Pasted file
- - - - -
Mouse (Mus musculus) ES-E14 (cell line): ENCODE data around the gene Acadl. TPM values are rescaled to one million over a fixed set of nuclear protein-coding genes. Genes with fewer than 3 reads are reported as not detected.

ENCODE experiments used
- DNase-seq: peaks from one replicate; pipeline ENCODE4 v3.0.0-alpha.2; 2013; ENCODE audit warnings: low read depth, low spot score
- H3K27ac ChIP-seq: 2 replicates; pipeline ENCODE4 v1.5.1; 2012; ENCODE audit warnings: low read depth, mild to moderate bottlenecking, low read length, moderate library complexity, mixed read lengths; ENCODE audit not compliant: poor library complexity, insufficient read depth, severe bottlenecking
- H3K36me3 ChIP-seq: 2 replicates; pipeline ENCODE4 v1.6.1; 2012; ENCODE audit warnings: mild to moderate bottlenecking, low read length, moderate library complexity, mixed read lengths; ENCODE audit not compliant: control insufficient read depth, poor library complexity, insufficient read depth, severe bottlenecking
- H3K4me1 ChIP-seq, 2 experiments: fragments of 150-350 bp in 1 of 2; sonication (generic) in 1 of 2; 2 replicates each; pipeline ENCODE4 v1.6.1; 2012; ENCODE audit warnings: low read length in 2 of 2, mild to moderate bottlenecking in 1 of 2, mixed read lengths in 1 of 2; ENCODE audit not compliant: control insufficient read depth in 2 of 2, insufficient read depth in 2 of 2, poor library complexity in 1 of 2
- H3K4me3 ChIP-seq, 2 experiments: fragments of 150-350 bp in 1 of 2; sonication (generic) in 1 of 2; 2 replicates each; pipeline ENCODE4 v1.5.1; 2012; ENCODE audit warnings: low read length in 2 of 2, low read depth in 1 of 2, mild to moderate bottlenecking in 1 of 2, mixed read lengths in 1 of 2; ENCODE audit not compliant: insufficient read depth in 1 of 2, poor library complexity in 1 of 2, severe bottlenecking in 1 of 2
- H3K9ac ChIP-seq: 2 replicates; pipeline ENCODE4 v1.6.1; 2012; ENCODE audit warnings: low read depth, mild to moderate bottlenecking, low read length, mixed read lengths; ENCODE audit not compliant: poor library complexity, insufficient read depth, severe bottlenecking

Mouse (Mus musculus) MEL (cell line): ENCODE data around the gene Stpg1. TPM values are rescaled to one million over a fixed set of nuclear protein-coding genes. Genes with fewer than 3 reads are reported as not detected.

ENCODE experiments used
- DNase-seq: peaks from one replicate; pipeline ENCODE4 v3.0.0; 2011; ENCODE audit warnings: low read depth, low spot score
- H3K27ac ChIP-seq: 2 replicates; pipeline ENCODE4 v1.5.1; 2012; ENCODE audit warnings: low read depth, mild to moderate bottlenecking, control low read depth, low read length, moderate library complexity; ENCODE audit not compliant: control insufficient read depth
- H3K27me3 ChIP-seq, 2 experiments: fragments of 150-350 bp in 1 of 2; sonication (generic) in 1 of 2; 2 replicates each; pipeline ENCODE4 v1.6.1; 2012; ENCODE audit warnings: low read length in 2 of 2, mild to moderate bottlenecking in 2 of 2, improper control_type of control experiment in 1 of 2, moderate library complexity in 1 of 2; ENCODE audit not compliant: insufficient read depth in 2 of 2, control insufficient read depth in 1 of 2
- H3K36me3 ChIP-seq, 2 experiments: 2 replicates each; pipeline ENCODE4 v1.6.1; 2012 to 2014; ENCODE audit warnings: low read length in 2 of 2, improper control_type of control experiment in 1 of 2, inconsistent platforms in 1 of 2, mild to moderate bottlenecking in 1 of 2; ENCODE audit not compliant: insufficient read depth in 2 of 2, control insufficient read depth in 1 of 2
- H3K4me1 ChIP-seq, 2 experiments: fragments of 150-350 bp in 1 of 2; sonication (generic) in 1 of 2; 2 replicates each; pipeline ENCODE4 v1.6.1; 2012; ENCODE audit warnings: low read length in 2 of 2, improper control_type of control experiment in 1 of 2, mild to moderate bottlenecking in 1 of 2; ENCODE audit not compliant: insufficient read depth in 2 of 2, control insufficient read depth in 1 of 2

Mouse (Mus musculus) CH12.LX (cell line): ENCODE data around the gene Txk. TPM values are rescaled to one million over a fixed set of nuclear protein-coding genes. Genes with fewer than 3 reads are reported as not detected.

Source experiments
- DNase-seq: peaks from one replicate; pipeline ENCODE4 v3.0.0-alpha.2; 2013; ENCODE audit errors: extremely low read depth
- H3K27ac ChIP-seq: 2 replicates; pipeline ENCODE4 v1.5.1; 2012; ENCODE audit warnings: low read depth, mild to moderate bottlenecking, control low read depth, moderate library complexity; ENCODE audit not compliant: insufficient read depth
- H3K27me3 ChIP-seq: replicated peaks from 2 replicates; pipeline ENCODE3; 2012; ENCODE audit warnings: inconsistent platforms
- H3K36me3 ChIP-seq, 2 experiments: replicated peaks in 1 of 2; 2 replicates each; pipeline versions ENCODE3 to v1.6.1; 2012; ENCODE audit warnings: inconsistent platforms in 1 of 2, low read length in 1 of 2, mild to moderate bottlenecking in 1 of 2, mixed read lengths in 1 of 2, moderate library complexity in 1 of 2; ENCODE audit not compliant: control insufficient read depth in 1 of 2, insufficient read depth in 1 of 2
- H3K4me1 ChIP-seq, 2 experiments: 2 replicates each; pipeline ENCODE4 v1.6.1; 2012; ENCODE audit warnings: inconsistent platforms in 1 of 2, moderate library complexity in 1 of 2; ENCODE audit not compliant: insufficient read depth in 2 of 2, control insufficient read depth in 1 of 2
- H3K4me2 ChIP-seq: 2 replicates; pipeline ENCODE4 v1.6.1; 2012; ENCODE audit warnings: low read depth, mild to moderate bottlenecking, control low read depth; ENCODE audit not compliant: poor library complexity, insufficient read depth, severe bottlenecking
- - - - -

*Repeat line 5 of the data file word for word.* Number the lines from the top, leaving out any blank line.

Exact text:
- H3K36me3 ChIP-seq: 2 replicates; pipeline ENCODE4 v1.6.1; 2012; ENCODE audit warnings: mild to moderate bottlenecking, low read length, moderate library complexity, mixed read lengths; ENCODE audit not compliant: control insufficient read depth, poor library complexity, insufficient read depth, severe bottlenecking